Java Language Java Pitfalls - Language syntax Pitfall of Auto-Unboxing Null Objects into Primitives


Example

public class Foobar {
    public static void main(String[] args) {

        // example: 
        Boolean ignore = null;
        if (ignore == false) {
            System.out.println("Do not ignore!");
        }
    }
}

The pitfall here is that null is compared to false. Since we're comparing a primitive boolean against a Boolean, Java attempts to unbox the the Boolean Object into a primitive equivalent, ready for comparison. However, since that value is null, a NullPointerException is thrown.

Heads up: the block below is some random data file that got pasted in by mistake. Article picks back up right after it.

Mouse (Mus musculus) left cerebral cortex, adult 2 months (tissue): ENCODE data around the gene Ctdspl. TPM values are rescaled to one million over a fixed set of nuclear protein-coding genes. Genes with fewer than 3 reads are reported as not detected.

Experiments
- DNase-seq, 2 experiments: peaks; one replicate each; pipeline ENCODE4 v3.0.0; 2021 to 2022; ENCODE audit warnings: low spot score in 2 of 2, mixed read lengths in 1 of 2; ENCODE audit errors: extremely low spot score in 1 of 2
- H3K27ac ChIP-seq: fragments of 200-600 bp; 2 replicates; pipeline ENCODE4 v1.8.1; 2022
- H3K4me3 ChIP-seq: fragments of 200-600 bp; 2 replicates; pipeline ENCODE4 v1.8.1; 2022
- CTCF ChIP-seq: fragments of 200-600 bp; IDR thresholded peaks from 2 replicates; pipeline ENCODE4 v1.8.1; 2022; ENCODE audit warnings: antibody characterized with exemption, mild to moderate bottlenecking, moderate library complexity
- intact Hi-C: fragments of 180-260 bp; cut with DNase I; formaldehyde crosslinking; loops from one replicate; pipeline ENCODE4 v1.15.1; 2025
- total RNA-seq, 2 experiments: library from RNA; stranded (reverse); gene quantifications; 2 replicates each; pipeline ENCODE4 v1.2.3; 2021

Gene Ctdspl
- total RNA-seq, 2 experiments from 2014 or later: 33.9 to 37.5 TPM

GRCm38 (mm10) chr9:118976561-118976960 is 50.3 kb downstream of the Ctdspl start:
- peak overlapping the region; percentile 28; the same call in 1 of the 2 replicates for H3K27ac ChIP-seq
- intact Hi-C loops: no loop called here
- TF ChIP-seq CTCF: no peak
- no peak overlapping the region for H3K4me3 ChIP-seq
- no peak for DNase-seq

Java is incapable of comparing primitive types against null values, which causes a NullPointerException at runtime. Consider the primitive case of the condition false == null; this would generate a compile time error incomparable types: int and <null>.